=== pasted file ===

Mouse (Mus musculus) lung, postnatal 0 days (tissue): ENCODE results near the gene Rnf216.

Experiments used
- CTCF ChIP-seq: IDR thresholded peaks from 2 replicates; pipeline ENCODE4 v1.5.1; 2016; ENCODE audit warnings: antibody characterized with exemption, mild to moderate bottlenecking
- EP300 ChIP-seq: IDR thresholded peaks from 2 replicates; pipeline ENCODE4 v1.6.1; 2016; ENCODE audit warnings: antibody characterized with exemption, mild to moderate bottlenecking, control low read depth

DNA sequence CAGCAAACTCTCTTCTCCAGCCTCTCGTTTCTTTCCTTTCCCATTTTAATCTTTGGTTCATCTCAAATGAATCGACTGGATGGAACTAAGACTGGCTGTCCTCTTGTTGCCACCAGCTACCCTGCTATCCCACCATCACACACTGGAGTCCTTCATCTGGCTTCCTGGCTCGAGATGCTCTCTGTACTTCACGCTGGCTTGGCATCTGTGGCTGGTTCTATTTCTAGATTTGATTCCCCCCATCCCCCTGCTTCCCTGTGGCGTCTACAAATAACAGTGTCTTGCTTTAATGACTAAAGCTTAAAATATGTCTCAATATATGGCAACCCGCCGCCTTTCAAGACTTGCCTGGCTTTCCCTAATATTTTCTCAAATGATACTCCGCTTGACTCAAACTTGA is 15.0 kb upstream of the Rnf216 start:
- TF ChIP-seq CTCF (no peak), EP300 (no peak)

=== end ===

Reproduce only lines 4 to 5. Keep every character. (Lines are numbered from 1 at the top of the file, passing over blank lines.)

- EP300 ChIP-seq: IDR thresholded peaks from 2 replicates; pipeline ENCODE4 v1.6.1; 2016; ENCODE audit warnings: antibody characterized with exemption, mild to moderate bottlenecking, control low read depth

DNA sequence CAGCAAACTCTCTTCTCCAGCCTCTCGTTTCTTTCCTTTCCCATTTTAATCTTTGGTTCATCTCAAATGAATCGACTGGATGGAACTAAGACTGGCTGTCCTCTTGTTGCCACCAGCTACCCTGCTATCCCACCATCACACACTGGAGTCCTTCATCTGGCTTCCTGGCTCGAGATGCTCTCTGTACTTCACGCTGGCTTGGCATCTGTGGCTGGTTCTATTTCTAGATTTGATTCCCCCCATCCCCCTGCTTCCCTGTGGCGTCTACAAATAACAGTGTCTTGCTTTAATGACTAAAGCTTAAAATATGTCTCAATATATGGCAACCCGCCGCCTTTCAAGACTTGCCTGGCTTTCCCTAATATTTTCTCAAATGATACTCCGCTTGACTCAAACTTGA is 15.0 kb upstream of the Rnf216 start: